Photo: Don Kallaus
"I can't ever remember 'finding' cowboy poetry," Waddie Mitchell says of the entertaining and enduring art of storytelling. ""It was always there. The cowboys sure never called it poetry. I know I wouldn't have liked it if they would have. Seems like an oxymoron, don't it!?"
Born on a ranch in Elko County, Nevada, Bruce Douglas Mitchell dropped out of school at sixteen and went to work as a cowboy until he was drafted into the Army. Stationed at Fort Carson, Colorado, Mitchell broke and trained horses for the U.S. Cavalry. It was in the army that his nickname "Waddie"—a regular old cowboy—stuck to him.
After he came back to Nevada, Mitchell started working on big ranches, got married, and established a family, raising five children. After the popularity of the first Cowboy Poetry Gathering in Elko in 1985 — of which he was one of the founders — he realized the impact he had on audiences. He also saw that making day wages as a cowboy, he would never buy the ranch he dreamed of owning. So Mitchell became a professional cowboy poet and entertainer with worldwide tours, logging over 200 days on the road in 2006.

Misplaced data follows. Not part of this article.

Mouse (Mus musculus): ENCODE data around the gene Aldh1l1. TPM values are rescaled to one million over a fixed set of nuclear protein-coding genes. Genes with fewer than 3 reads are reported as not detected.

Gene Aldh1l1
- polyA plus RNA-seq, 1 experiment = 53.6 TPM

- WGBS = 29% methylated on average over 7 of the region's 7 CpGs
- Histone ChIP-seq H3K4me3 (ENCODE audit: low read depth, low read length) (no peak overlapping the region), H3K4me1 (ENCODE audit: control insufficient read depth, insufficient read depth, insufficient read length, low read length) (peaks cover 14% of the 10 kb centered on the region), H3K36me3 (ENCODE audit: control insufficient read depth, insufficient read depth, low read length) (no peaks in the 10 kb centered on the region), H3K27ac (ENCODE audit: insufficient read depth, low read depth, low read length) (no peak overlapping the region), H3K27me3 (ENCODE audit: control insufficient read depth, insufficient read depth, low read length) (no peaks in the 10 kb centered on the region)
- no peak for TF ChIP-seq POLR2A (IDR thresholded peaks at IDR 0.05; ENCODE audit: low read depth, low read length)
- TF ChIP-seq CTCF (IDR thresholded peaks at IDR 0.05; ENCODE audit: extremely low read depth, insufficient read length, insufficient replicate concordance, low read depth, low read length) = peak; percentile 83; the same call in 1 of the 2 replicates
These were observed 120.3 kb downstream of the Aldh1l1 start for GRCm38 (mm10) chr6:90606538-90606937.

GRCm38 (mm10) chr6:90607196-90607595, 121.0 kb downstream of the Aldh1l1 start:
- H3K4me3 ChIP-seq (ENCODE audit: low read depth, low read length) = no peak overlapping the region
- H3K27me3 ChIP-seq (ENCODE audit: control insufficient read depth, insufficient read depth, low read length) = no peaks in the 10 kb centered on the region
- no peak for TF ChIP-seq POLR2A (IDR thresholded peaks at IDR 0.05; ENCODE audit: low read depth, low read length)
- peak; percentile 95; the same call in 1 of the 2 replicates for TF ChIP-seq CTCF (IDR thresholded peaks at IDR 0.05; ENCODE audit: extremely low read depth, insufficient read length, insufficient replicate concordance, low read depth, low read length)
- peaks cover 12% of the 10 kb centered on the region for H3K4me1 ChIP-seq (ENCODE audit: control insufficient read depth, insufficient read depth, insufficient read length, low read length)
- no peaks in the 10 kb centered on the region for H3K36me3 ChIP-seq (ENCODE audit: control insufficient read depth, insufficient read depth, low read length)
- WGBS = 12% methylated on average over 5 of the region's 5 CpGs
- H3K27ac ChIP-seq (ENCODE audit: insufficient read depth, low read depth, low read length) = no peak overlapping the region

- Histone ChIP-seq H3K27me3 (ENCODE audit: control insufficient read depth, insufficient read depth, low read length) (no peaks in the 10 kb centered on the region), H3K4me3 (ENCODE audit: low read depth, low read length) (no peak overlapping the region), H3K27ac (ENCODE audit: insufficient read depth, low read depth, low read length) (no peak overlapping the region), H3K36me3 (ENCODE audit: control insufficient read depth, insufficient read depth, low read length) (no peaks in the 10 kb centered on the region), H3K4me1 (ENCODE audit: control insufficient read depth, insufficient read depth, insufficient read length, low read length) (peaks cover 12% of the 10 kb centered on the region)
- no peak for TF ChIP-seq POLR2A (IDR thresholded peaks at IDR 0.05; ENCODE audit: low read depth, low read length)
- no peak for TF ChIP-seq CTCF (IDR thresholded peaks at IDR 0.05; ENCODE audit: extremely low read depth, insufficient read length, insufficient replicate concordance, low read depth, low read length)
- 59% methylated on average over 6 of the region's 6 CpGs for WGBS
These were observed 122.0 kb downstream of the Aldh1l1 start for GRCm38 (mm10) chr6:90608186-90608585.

In 1997, Mitchell was finally able to purchase a ranch in the foothills of the Ruby Mountains he loves so well. His kids are grown and on their own, and he is building an off-the-grid ranch stead with his wife and partner, Lisa Hackett.
Mitchell continues to tour all over the country as a humorist, poet, and grassroots performer. He was central in founding the Working Ranch Cowboy Association, with a mission of creating scholarships and crisis funds for working cowboys and their families. The well-recognized and highly respected WRCA now sanctions numerous regional rodeos throughout the West with the sold-out world championships held each November in Amarillo, Texas.